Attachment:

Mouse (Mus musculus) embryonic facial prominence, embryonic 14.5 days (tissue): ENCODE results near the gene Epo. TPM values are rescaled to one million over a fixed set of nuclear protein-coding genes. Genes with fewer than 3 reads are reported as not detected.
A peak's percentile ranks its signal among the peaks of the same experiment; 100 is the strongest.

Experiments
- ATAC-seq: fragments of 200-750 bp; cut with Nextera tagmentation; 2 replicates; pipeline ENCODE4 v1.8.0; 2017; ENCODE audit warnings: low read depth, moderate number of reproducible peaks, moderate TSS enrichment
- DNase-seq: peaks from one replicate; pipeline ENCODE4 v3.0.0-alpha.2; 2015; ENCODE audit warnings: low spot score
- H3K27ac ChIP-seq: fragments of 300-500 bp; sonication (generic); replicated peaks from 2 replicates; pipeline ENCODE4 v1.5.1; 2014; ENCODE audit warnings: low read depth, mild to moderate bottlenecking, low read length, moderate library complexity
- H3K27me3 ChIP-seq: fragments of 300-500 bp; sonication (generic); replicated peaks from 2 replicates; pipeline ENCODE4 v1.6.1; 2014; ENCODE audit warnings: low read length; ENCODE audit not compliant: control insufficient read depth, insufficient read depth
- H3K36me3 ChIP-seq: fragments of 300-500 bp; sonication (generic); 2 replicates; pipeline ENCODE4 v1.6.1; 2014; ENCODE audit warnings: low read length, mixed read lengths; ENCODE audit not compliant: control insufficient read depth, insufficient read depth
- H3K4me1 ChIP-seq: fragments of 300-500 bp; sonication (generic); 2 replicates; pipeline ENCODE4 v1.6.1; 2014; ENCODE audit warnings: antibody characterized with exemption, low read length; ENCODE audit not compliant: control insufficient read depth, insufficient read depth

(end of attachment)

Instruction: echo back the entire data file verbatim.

Mouse (Mus musculus) embryonic facial prominence, embryonic 14.5 days (tissue): ENCODE results near the gene Epo. TPM values are rescaled to one million over a fixed set of nuclear protein-coding genes. Genes with fewer than 3 reads are reported as not detected.
A peak's percentile ranks its signal among the peaks of the same experiment; 100 is the strongest.

Experiments
- ATAC-seq: fragments of 200-750 bp; cut with Nextera tagmentation; 2 replicates; pipeline ENCODE4 v1.8.0; 2017; ENCODE audit warnings: low read depth, moderate number of reproducible peaks, moderate TSS enrichment
- DNase-seq: peaks from one replicate; pipeline ENCODE4 v3.0.0-alpha.2; 2015; ENCODE audit warnings: low spot score
- H3K27ac ChIP-seq: fragments of 300-500 bp; sonication (generic); replicated peaks from 2 replicates; pipeline ENCODE4 v1.5.1; 2014; ENCODE audit warnings: low read depth, mild to moderate bottlenecking, low read length, moderate library complexity
- H3K27me3 ChIP-seq: fragments of 300-500 bp; sonication (generic); replicated peaks from 2 replicates; pipeline ENCODE4 v1.6.1; 2014; ENCODE audit warnings: low read length; ENCODE audit not compliant: control insufficient read depth, insufficient read depth
- H3K36me3 ChIP-seq: fragments of 300-500 bp; sonication (generic); 2 replicates; pipeline ENCODE4 v1.6.1; 2014; ENCODE audit warnings: low read length, mixed read lengths; ENCODE audit not compliant: control insufficient read depth, insufficient read depth
- H3K4me1 ChIP-seq: fragments of 300-500 bp; sonication (generic); 2 replicates; pipeline ENCODE4 v1.6.1; 2014; ENCODE audit warnings: antibody characterized with exemption, low read length; ENCODE audit not compliant: control insufficient read depth, insufficient read depth